It’s a statistic that perhaps hadn’t been factored into pandemic planning: an increase in fires caused by people who are at staying home – cooking, and smoking, while isolating.
In Toronto, Canada’s most populous city with almost 3 million residents, there have been 17 per cent more fires this year than for the same period last year, many in the last several weeks.
“Unattended cooking and careless smoking are the leading causes,” tweeted Matt Pegg, Toronto’s fire chief and general manager of emergency management, on April 13.
In North America, smoking materials are a leading cause of home fires, and fire fatalities. Now, with daily routines disrupted – staying up later at night, for example – it’s critical to be ultra cautious.
@Toronto_Fire is tweeting NFPA's safety messages to its more than 29,000 followers, and has upped its fire-safety messaging through all types of media.
To be safe, NFPA recommends that smokers smoke outside, and follow these guidelines:
- To prevent a smoking-related fire you must be alert. You will not be alert if you are sleepy, have taken medicine or drugs that make you drowsy, or have consumed alcohol.
- Never smoke in bed.
- Never smoke where medical oxygen is used.
- Use deep, sturdy ashtrays, or a metal can or pail. Place the ashtray or metal can or pail away from anything that can burn.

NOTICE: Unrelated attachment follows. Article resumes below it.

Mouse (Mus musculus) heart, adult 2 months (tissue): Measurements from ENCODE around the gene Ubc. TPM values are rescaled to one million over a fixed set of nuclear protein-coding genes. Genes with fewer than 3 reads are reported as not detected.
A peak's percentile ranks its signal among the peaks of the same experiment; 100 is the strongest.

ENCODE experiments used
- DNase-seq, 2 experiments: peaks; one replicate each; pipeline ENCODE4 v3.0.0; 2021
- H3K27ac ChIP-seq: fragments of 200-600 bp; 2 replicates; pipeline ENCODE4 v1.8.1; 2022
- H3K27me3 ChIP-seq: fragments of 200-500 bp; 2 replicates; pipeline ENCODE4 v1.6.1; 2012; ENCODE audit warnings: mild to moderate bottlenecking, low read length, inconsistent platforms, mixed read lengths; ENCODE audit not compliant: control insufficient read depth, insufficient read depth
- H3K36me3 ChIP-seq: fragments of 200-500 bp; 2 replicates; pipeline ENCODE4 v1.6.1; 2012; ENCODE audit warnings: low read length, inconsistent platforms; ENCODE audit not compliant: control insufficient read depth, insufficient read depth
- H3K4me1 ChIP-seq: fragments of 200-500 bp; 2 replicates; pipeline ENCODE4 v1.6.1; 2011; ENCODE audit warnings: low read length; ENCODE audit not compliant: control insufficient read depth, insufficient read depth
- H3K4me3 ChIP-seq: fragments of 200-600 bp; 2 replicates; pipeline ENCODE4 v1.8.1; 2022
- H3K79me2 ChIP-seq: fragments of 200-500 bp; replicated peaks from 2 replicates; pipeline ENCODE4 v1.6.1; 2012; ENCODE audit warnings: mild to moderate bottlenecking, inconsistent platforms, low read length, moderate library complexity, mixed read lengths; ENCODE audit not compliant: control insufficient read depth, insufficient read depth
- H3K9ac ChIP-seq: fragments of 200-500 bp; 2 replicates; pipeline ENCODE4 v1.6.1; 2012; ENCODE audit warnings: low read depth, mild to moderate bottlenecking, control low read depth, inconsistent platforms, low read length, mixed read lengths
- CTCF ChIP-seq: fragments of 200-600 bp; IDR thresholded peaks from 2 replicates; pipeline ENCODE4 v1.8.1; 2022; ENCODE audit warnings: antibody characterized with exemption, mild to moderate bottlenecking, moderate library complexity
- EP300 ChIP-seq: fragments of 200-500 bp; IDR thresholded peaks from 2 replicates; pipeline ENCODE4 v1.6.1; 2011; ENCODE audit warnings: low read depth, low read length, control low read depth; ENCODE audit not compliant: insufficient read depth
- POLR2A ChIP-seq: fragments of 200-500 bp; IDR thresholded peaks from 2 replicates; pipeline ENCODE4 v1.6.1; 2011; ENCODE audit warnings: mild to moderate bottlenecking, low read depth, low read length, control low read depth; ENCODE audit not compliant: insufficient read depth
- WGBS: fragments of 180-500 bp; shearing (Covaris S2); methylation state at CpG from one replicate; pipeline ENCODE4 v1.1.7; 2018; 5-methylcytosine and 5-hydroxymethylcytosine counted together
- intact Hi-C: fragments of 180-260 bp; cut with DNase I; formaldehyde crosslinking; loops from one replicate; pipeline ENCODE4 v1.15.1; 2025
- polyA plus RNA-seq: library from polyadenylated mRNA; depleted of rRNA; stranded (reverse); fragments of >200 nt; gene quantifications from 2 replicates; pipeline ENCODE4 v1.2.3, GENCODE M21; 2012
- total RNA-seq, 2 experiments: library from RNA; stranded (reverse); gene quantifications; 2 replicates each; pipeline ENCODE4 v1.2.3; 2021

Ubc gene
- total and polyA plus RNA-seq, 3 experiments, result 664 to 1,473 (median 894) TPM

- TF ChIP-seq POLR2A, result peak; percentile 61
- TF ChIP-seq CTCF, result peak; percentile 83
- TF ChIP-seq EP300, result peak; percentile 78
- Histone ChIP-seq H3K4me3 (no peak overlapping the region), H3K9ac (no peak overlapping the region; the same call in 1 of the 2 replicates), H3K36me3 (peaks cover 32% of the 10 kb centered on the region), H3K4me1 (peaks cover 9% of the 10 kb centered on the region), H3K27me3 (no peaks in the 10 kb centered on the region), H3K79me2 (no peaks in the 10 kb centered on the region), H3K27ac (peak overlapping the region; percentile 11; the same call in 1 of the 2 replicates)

- Do not throw out cigarettes into vegetation or other material that can easily catch fire, such as potted plants, peat moss or landscaping, dried grass, mulch, or leaves.
- Never empty smoking materials directly into a trash can. Before you throw out butts and ashes, make sure they have been extinguished. Put them out in water or sand.
- Keep smoking materials out of reach of children.
- Fires have occurred while vaping products – including electronic cigarettes – were being used, the battery was being charged, or the device was being transported. Never leave charging e-cigarettes unattended.
NFPA offers safety tip sheets on myriad topics that can guide folks who are working and learning from home. Visit www.nfpa.org/public-education. Follow us on Twitter at @nfpa, @Sparky_Fire_Dog and, in Canada, @LauraKingNFPA.